Thursday, December 23, 2010

Paff v. South Bound Brook: Video of Court hearing on-line

Readers may recall that a motion for summary judgment in my open public records lawsuit against South Bound Brook Borough was heard on Friday, December 17, 2010, at 9 a.m. before Judge Ciccone at the Somerset County Courthouse in Somerville.

The video of the ten-minute hearing is on-line here. I was represented by Walter Luers, Esq. of Oxford and the Borough's lawyer was Francesco Taddeo of Somerville.

By way of background, my suit seeks disclosure of records of a police investigation involving the "Mayor's wife's family." More background information is available here and all the case documents, up to and including Judge Ciccone's December 17, 2010 Order are on-line here.

At the December 17, 2010 hearing, Judge Ciccone ordered South Bound Brook to provide her, under seal, with all of the suppressed records so that she can privately review them and determine which, if any, should be disclosed to me. (This is called an "in camera" review.)

Christie: Proposed OPRA exemption rules have force of law

In 2008, the Government Records Council (GRC) ruled that OPRA exemptions proposed by state agencies as far back as 2002--but never enacted--indefinitely constituted a lawful basis for denying OPRA requests. On June 4, 2010, the Appellate Division reversed the GRC's decision and set a November 5, 2010 deadline for agencies to enact rules exempting certain classes of records from public disclosure under OPRA. My The June 5, 2010 blog posting regarding the ruling is on-line here.

Since the Appellate Division's ruling, five state departments--Law and Public Safety, Corrections, Military and Veterans Affairs, Environmental Protection, and Community Affairs--have proposed new rules exempting certain records from OPRA. In early November, Governor Chris Christie issued Executive Order 2010-47 which gave the force of law to the exemptions set forth in the proposed regulations. Christie determined that the proposed rules "cannot be finalized prior to the deadline of November 5, 2010 established by the court [and that] it is in the public interest that these exemptions do not lose their force and effect during the pendency of the rulemaking process."

Executive Order 2010-47, along with the five agencies' proposed rules, is on-line here.

Thursday, December 2, 2010

Public Comment Portion at Reorganization Meetings

Every January, most municipalities hold their "reorganization meetings." Today, I looked at the minutes of several municipal governing bodies to learn whether or not they set aside a portion of their 2010 reorganization meetings for citizen comments. Interestingly, I found that a significant minority (approximately 20%) of the small sample of bodies I checked did NOT have a public portion set aside even though one is required by law.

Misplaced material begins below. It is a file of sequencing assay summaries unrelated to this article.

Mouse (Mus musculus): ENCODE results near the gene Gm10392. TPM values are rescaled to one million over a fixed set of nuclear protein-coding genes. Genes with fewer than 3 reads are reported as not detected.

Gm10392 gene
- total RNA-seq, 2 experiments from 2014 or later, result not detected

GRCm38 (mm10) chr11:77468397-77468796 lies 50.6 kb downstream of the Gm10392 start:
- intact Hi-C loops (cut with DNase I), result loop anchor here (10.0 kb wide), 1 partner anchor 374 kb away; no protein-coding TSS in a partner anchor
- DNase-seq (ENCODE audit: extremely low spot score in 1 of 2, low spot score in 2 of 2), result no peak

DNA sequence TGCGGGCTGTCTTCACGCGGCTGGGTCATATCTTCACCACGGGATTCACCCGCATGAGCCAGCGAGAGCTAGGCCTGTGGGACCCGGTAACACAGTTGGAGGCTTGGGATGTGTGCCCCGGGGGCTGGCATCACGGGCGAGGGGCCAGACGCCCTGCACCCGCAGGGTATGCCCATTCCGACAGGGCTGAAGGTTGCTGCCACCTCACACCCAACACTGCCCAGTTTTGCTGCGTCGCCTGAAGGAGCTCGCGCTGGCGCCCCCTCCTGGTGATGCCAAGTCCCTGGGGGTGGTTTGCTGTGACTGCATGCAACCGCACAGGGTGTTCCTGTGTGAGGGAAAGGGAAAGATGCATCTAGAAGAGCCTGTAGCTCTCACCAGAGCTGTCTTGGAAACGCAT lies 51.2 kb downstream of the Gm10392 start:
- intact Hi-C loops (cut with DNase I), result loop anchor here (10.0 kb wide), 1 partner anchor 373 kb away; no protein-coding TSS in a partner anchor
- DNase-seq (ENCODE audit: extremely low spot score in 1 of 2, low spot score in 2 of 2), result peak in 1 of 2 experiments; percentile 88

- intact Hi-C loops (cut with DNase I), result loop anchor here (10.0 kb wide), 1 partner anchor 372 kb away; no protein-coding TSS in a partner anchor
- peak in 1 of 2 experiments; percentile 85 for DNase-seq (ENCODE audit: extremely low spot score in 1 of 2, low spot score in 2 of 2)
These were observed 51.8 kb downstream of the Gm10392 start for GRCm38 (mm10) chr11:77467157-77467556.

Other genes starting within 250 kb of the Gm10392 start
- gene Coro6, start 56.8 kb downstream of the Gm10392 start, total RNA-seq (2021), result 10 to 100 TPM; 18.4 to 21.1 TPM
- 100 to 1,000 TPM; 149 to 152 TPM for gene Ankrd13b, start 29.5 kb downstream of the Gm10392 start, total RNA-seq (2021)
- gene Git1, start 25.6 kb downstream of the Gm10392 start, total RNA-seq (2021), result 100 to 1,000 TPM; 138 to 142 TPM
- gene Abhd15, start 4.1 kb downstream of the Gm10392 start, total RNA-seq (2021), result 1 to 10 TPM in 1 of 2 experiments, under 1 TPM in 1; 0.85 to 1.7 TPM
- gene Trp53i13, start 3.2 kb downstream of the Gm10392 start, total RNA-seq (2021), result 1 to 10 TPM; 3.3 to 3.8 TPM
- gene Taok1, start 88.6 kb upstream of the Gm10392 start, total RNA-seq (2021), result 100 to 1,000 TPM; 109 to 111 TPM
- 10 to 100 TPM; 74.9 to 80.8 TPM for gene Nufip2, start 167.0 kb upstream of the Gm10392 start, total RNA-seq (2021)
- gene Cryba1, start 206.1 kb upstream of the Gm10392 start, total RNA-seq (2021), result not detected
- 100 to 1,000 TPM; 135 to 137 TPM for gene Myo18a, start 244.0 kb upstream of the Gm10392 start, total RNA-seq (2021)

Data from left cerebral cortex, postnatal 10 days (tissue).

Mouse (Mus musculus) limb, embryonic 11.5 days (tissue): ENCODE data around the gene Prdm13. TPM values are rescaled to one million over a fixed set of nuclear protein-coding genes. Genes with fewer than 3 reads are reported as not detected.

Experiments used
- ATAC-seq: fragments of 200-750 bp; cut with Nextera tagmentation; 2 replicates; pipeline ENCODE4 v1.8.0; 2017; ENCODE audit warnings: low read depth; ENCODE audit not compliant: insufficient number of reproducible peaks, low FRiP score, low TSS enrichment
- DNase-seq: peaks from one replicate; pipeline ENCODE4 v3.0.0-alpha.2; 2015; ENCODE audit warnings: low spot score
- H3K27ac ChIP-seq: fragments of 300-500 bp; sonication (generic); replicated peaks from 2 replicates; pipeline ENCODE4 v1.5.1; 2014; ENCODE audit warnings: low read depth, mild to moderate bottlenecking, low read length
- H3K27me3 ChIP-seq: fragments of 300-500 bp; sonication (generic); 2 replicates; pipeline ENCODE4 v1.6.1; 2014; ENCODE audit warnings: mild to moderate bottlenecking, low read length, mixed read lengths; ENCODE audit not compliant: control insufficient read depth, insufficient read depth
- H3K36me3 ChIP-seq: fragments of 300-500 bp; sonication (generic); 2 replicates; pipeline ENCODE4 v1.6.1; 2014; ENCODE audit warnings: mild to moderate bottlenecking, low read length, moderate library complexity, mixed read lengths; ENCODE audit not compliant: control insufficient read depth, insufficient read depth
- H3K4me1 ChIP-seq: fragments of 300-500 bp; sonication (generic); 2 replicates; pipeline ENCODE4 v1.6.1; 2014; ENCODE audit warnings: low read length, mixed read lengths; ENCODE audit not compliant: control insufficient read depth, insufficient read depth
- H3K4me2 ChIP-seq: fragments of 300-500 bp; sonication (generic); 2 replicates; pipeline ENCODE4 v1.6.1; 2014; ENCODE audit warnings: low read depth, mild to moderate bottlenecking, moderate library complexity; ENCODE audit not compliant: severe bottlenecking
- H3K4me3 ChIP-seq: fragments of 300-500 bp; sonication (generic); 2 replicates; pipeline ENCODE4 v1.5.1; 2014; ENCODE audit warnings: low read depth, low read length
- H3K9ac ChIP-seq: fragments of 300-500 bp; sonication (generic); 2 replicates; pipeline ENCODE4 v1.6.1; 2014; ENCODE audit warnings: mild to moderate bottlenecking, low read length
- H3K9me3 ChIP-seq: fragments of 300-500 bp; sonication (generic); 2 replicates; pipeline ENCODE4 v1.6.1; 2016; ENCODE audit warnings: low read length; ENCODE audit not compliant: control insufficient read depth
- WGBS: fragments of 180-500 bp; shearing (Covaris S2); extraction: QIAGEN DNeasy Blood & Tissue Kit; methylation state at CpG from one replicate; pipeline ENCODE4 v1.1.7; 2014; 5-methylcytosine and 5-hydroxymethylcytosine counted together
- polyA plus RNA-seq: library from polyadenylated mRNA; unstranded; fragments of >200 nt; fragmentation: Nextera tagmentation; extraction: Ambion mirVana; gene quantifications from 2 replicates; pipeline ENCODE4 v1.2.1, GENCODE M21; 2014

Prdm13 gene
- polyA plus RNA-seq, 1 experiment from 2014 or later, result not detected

I urge readers to see if their municipal governing bodies set aside a portion of their 2010 Reorganization Meeting for citizen comment. Most municipalities have Internet sites and list them here. And, many of those that have Internet sites post their agendas and minutes on-line.

If you find that your governing body did not provide a public comment period at its 2010 reorganization meeting, you should contact the municipal clerk to make sure that the public will be allowed to comment at the 2011 reorganization meeting. Following is my e-mail to the Clerk of Readington Township (Hunterdon County) which cites the applicable law and may otherwise be helpful.

December 2, 2010

Vita Mekovetz, Clerk
Readington Township
509 Route 23
Whitehouse Station, NJ 08889

Dear Ms. Mekovetz:

In our telephone conversation today, December 2, 2010, I noted that the agenda and minutes of the Township Council's January 4, 2010 Reorganization Meeting indicate that no portion of that meeting was set aside for public comment. (The agenda and minutes, respectively, are on-line at and .)

During our conversation, you confirmed that the 2010 Reorganization Meeting did not have a portion set aside for public comment but assured me that such a portion will be set aside for the 2011 Reorganization Meeting.

As we discussed, N.J.S.A. 10:4-12 requires that "a municipal governing body . . . shall be required to set aside a portion of EVERY meeting . . ., the length of the portion to be determined by the municipal governing body . . . for public comment on any governmental . . . issue that a member of the public feels may be of concern to the residents of the municipality . . ." (I have emphasized the word "every.") In sum, the public is allowed to speak at every Township Council meeting, regardless of whether it is labeled a "regular," "special," "workshop," "reorganization" or other type of meeting.

As I'm sure you're aware, a municipality's reorganization meeting is often well attended by the public and sometimes has senators, assembly representatives and other high-ranking public officials in attendance. Given these often large and influential audiences, we believe that is especially important for the public to be heard.

Thank you very much for your cooperation in this matter.


John Paff, Chair
New Jersey Libertarian Party's
Open Government Advocacy Project
P.O. Box 5424
Somerset, New Jersey 08875-5424